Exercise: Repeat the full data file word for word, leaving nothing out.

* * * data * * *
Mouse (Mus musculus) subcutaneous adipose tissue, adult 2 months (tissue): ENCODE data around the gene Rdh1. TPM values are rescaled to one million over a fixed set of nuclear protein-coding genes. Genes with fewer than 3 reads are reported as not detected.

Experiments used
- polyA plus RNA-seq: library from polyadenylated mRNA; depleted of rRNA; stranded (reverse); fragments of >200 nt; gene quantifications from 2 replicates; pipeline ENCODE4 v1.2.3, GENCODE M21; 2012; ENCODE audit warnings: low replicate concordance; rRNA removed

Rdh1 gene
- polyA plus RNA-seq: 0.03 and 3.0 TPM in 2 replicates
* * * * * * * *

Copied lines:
Mouse (Mus musculus) subcutaneous adipose tissue, adult 2 months (tissue): ENCODE data around the gene Rdh1. TPM values are rescaled to one million over a fixed set of nuclear protein-coding genes. Genes with fewer than 3 reads are reported as not detected.

Experiments used
- polyA plus RNA-seq: library from polyadenylated mRNA; depleted of rRNA; stranded (reverse); fragments of >200 nt; gene quantifications from 2 replicates; pipeline ENCODE4 v1.2.3, GENCODE M21; 2012; ENCODE audit warnings: low replicate concordance; rRNA removed

Rdh1 gene
- polyA plus RNA-seq: 0.03 and 3.0 TPM in 2 replicates